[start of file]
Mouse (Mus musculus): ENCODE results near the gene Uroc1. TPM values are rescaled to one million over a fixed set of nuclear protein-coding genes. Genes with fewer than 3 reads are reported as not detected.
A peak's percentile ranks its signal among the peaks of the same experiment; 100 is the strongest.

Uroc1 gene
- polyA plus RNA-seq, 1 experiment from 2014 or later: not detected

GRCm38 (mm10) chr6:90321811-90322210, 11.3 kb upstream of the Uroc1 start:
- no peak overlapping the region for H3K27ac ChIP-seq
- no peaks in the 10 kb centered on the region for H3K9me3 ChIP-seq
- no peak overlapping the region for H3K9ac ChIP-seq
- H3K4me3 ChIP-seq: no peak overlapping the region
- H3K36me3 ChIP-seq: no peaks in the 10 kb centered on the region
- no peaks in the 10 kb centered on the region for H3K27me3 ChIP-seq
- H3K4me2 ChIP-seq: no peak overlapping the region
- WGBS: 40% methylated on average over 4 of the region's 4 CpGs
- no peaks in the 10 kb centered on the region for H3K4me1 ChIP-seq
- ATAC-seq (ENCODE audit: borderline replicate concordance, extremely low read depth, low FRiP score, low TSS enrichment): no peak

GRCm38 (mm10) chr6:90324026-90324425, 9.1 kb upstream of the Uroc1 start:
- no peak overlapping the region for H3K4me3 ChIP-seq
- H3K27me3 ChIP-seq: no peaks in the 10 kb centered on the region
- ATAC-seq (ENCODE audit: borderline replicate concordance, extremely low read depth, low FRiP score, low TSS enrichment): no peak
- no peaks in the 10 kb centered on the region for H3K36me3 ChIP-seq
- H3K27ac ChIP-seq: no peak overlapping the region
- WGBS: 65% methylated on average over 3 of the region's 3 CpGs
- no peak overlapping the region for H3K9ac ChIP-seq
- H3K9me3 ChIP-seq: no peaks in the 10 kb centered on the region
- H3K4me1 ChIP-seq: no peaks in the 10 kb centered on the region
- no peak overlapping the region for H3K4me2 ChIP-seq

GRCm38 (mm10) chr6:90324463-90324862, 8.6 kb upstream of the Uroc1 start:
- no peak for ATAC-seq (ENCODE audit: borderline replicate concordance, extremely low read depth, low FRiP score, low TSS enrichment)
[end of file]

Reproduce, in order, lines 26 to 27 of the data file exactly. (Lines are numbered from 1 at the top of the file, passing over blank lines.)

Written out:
- no peak overlapping the region for H3K4me2 ChIP-seq

GRCm38 (mm10) chr6:90324463-90324862, 8.6 kb upstream of the Uroc1 start: